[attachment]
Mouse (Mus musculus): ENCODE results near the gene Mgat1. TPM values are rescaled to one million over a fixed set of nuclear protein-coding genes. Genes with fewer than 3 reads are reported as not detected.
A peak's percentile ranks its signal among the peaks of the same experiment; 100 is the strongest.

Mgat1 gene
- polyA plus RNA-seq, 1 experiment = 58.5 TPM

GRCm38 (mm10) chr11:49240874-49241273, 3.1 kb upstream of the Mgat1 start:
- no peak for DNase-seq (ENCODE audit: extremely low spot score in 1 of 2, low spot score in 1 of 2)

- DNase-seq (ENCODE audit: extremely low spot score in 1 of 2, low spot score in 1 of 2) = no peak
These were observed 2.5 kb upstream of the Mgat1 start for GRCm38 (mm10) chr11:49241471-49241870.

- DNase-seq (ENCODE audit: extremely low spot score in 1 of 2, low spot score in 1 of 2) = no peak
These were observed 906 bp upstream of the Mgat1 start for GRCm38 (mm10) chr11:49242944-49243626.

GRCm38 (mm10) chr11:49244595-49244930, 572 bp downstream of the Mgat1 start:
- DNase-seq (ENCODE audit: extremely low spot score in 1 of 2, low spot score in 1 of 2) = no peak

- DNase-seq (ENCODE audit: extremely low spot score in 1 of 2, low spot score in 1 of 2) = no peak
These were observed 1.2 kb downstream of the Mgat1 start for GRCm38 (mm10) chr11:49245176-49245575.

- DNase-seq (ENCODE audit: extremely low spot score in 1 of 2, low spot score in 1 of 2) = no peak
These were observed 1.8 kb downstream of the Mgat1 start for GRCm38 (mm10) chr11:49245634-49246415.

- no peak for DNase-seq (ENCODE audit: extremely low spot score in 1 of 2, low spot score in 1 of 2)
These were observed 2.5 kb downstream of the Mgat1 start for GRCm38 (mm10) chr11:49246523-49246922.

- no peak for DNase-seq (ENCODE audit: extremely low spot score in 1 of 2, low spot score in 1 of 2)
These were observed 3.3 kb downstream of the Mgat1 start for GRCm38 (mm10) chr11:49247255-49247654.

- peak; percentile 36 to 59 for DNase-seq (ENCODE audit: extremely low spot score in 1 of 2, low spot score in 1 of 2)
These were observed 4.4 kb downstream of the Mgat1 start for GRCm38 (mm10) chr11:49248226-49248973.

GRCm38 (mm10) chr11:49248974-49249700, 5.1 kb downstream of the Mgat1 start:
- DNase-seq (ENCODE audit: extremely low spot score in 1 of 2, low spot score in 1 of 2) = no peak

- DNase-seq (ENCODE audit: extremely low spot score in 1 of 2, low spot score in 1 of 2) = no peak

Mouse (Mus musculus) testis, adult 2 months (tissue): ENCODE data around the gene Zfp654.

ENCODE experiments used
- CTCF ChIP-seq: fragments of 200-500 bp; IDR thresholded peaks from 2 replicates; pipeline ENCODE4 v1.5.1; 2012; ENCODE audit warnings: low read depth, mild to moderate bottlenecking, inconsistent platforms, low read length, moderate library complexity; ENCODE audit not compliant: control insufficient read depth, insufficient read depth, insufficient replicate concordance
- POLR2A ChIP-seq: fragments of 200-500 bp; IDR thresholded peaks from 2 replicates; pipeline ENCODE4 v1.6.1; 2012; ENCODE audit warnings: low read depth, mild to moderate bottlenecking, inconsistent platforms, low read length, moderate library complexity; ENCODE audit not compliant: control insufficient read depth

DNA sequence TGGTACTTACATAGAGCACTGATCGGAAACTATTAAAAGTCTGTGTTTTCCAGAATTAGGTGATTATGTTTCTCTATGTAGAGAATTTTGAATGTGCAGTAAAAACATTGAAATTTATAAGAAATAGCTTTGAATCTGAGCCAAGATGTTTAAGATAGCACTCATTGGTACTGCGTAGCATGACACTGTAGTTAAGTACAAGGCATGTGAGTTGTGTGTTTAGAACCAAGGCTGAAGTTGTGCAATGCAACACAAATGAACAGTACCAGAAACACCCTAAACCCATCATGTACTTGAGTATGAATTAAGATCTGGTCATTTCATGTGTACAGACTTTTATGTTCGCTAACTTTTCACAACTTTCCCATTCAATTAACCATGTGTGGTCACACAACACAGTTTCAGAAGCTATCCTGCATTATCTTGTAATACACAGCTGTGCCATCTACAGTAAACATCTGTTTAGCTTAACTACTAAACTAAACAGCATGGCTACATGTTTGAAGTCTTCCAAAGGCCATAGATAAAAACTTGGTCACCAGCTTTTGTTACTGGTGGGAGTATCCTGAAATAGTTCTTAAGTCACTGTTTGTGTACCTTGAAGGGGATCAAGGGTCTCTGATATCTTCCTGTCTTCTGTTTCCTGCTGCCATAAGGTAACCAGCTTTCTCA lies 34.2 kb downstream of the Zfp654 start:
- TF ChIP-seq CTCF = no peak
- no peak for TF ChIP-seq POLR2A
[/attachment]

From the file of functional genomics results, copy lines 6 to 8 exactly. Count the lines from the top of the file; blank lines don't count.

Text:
- no peak for DNase-seq (ENCODE audit: extremely low spot score in 1 of 2, low spot score in 1 of 2)

- DNase-seq (ENCODE audit: extremely low spot score in 1 of 2, low spot score in 1 of 2) = no peak
These were observed 2.5 kb upstream of the Mgat1 start for GRCm38 (mm10) chr11:49241471-49241870.